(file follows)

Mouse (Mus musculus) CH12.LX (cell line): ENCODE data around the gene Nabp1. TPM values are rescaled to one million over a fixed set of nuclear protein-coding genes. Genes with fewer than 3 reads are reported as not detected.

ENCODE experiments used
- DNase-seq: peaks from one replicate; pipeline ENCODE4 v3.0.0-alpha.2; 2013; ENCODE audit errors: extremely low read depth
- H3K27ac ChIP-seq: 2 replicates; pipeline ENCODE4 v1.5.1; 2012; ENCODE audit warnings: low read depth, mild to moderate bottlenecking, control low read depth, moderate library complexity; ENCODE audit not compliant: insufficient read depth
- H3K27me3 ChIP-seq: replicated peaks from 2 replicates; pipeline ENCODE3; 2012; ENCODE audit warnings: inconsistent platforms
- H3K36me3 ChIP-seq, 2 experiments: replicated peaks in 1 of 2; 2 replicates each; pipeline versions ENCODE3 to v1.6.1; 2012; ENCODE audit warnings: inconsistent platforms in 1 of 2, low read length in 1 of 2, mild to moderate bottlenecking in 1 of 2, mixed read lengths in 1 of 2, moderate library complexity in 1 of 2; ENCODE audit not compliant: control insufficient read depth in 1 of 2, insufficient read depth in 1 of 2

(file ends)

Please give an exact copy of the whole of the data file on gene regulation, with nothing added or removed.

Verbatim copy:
Mouse (Mus musculus) CH12.LX (cell line): ENCODE data around the gene Nabp1. TPM values are rescaled to one million over a fixed set of nuclear protein-coding genes. Genes with fewer than 3 reads are reported as not detected.

ENCODE experiments used
- DNase-seq: peaks from one replicate; pipeline ENCODE4 v3.0.0-alpha.2; 2013; ENCODE audit errors: extremely low read depth
- H3K27ac ChIP-seq: 2 replicates; pipeline ENCODE4 v1.5.1; 2012; ENCODE audit warnings: low read depth, mild to moderate bottlenecking, control low read depth, moderate library complexity; ENCODE audit not compliant: insufficient read depth
- H3K27me3 ChIP-seq: replicated peaks from 2 replicates; pipeline ENCODE3; 2012; ENCODE audit warnings: inconsistent platforms
- H3K36me3 ChIP-seq, 2 experiments: replicated peaks in 1 of 2; 2 replicates each; pipeline versions ENCODE3 to v1.6.1; 2012; ENCODE audit warnings: inconsistent platforms in 1 of 2, low read length in 1 of 2, mild to moderate bottlenecking in 1 of 2, mixed read lengths in 1 of 2, moderate library complexity in 1 of 2; ENCODE audit not compliant: control insufficient read depth in 1 of 2, insufficient read depth in 1 of 2